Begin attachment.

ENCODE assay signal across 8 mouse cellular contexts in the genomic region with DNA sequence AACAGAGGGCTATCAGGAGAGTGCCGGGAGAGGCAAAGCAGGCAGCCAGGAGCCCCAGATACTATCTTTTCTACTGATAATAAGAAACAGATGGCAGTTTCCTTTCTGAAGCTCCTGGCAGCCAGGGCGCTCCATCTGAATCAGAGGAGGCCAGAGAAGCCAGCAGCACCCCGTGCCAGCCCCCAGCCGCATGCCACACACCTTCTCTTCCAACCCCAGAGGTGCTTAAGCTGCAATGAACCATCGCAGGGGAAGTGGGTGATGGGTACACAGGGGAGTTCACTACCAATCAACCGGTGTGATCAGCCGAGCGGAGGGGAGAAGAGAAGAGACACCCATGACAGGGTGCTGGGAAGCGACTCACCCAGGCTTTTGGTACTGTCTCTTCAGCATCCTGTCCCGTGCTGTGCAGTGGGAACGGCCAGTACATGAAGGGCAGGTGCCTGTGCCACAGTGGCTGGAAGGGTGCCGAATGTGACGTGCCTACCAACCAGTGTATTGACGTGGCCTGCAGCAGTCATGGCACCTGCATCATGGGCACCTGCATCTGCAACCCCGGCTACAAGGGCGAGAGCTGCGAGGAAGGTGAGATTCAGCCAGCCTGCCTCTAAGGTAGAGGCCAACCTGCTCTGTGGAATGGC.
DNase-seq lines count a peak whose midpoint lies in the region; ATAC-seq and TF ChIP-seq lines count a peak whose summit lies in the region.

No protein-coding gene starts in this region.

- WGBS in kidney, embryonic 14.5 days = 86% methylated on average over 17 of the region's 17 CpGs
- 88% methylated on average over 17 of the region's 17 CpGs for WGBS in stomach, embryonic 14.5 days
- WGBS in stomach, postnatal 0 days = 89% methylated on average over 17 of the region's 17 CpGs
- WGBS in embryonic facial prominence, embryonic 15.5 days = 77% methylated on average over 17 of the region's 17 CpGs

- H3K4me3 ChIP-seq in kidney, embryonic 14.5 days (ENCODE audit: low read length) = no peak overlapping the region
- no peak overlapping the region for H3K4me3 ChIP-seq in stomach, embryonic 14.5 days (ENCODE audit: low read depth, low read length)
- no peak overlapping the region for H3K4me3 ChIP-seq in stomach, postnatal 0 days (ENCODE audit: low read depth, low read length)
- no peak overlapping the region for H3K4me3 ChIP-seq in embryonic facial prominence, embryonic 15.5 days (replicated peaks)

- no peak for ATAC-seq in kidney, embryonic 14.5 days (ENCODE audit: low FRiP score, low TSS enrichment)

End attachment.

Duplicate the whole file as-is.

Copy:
ENCODE assay signal across 8 mouse cellular contexts in the genomic region with DNA sequence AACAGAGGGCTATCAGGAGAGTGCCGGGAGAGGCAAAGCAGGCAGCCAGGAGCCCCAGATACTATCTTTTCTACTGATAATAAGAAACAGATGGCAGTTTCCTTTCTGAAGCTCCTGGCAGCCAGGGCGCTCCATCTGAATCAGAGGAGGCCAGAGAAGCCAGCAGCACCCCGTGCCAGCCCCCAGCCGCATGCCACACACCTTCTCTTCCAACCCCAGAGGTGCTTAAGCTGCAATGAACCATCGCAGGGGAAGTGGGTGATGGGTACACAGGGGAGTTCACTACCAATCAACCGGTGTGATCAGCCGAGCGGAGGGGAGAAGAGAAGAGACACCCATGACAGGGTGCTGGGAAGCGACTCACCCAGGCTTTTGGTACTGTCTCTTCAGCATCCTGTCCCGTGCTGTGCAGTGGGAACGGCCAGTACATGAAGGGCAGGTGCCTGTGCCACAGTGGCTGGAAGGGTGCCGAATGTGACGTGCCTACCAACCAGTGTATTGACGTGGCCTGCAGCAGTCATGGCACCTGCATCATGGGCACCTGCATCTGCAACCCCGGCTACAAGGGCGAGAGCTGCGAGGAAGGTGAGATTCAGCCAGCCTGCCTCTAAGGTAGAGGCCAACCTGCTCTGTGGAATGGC.
DNase-seq lines count a peak whose midpoint lies in the region; ATAC-seq and TF ChIP-seq lines count a peak whose summit lies in the region.

No protein-coding gene starts in this region.

- WGBS in kidney, embryonic 14.5 days = 86% methylated on average over 17 of the region's 17 CpGs
- 88% methylated on average over 17 of the region's 17 CpGs for WGBS in stomach, embryonic 14.5 days
- WGBS in stomach, postnatal 0 days = 89% methylated on average over 17 of the region's 17 CpGs
- WGBS in embryonic facial prominence, embryonic 15.5 days = 77% methylated on average over 17 of the region's 17 CpGs

- H3K4me3 ChIP-seq in kidney, embryonic 14.5 days (ENCODE audit: low read length) = no peak overlapping the region
- no peak overlapping the region for H3K4me3 ChIP-seq in stomach, embryonic 14.5 days (ENCODE audit: low read depth, low read length)
- no peak overlapping the region for H3K4me3 ChIP-seq in stomach, postnatal 0 days (ENCODE audit: low read depth, low read length)
- no peak overlapping the region for H3K4me3 ChIP-seq in embryonic facial prominence, embryonic 15.5 days (replicated peaks)

- no peak for ATAC-seq in kidney, embryonic 14.5 days (ENCODE audit: low FRiP score, low TSS enrichment)